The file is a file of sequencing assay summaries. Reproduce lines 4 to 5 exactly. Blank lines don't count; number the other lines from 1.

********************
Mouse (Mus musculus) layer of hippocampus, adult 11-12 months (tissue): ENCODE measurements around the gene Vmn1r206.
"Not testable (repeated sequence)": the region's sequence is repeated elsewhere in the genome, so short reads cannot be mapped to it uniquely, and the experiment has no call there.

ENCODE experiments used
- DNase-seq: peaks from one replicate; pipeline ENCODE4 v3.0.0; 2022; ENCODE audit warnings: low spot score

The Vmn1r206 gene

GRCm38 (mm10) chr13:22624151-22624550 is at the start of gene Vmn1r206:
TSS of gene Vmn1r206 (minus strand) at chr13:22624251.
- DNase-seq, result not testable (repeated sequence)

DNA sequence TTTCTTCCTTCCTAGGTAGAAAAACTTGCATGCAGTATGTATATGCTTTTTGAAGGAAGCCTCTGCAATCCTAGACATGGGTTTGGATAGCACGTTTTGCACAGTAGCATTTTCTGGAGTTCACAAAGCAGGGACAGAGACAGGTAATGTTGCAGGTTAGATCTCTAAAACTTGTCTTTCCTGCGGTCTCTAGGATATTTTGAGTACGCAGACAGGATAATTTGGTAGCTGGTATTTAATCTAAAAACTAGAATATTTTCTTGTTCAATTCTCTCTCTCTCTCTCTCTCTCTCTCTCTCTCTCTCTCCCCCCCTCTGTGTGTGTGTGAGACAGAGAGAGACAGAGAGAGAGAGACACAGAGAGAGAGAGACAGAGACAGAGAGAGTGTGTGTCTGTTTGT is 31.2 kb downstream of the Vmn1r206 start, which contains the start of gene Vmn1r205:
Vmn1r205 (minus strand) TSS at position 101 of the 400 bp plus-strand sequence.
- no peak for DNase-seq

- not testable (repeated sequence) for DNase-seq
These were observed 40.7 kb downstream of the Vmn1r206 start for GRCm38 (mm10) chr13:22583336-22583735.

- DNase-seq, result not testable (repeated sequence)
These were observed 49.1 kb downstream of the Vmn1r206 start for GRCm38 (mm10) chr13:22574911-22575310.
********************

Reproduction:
- DNase-seq: peaks from one replicate; pipeline ENCODE4 v3.0.0; 2022; ENCODE audit warnings: low spot score

The Vmn1r206 gene